Our sample included 301 people enrolled in West Virginia Medicaid who had a non-fatal overdose in 2014–2015. The sample was 60% male and 91% non-Hispanic White with mean age of 34.5 years; 54% of people had a diagnosis of depression, anxiety disorder, bipolar disorder, or schizophrenia (not shown).
By 12 months post-overdose, individuals were more likely to receive buprenorphine (4.7% versus 8.3%, P = .02) and less likely to receive opioid analgesics (35.9% versus 23.6%, P < .001), or benzodiazepines (15.9% versus 11.6%, P = .03), compared to the 3 months prior to overdose. They were also less likely to receive mental health counseling (23.3% versus 15.3%, P = < .01). Differences were not significant for OUD office visits and receipt of naltrexone, antidepressants, antipsychotics, antianxiety, or antimania drugs (Table 1).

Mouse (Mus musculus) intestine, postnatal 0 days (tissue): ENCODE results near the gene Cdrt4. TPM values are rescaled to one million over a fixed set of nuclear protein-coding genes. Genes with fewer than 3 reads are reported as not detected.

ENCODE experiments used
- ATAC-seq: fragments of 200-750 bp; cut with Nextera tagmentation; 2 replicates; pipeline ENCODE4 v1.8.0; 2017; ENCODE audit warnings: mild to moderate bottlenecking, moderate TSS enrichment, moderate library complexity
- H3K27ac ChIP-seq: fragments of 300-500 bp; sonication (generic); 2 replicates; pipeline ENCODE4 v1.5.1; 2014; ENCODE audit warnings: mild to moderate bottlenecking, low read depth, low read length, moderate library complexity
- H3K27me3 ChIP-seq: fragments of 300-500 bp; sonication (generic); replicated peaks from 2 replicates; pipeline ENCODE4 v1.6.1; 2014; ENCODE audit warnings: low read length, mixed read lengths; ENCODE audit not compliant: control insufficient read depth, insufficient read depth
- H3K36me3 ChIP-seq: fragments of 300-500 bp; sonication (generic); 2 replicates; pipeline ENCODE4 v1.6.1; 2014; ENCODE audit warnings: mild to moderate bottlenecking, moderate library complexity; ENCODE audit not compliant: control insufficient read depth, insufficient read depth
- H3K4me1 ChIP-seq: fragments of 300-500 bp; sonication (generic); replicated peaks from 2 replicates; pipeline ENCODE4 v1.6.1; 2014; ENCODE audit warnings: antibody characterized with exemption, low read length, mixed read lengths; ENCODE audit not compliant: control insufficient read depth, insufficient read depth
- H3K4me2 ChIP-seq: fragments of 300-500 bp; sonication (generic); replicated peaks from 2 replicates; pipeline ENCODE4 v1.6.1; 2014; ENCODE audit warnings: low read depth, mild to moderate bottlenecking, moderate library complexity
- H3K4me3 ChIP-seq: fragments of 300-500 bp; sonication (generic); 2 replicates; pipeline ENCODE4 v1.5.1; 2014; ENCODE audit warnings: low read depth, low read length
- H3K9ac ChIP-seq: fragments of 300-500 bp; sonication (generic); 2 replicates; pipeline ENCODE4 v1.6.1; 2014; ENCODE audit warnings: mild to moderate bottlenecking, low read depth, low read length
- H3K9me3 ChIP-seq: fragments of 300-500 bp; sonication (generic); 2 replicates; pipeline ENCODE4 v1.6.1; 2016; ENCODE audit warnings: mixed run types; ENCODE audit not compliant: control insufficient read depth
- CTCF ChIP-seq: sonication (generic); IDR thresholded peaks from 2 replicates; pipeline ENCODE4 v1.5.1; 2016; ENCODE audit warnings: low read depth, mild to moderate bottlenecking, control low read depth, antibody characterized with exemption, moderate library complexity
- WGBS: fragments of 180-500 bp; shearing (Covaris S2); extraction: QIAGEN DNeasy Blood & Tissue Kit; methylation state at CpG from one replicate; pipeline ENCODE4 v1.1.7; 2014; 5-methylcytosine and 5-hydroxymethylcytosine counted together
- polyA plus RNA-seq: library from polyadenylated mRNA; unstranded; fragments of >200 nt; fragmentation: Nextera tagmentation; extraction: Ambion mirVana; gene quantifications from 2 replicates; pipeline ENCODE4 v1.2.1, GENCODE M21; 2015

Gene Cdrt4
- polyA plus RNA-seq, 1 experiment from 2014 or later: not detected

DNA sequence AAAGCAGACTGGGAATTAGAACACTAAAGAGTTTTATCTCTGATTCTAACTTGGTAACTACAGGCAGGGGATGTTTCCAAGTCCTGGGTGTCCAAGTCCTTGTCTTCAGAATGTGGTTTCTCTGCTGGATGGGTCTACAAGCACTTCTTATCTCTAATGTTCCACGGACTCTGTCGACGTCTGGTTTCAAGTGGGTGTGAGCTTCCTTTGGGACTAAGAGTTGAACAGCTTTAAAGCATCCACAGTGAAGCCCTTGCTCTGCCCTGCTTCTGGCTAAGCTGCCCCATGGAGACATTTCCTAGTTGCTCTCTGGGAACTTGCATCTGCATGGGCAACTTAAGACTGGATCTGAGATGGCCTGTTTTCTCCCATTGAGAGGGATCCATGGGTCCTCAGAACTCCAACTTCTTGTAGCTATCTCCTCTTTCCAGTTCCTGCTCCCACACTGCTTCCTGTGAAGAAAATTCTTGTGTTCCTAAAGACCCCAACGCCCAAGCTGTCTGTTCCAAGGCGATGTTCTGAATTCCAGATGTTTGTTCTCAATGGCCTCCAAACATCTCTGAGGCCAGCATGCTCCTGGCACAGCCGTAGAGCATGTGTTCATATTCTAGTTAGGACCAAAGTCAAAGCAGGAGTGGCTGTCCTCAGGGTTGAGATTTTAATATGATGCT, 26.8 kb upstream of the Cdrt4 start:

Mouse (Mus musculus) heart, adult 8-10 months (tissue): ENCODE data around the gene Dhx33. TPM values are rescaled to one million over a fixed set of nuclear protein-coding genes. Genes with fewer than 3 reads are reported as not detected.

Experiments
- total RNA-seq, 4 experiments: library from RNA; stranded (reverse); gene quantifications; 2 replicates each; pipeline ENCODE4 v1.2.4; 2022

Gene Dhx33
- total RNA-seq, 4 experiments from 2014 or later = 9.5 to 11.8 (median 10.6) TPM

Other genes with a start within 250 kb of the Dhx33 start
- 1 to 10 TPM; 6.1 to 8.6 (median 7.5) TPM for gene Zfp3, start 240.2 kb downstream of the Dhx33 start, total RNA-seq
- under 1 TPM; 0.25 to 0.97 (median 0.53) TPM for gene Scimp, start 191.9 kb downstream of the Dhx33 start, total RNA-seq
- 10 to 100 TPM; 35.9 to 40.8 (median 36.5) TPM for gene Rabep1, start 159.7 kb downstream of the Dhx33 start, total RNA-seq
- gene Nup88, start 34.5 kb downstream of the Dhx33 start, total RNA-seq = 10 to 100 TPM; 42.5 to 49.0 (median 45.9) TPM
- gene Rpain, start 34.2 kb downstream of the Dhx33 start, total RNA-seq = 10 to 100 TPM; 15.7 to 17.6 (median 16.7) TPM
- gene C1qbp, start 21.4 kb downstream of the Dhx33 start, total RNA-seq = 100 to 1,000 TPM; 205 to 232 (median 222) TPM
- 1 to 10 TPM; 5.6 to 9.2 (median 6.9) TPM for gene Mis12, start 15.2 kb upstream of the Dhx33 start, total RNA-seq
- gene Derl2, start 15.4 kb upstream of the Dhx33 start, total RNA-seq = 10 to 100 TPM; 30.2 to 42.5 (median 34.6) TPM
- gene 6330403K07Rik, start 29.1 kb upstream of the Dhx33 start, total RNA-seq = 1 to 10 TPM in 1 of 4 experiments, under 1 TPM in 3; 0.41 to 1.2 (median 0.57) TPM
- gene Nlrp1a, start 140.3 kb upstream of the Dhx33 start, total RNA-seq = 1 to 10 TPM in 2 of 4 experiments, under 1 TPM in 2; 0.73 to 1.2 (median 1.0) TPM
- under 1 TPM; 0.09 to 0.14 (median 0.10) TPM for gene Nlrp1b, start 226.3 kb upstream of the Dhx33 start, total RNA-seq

As month-level unadjusted analysis shows, OUD office visits spiked in the month of overdose, but then resumed pre-overdose trends (Fig. 1). In the 6 months after a non-fatal overdose, the proportion of people receiving buprenorphine increases by approximately 0.5 percentage points per month, while the proportion of people receiving opioid analgesics decreases by approximately 1.2 percentage points per month. At 12 months post-overdose, 7.3% of people received buprenorphine and 15.3% received opioid analgesics.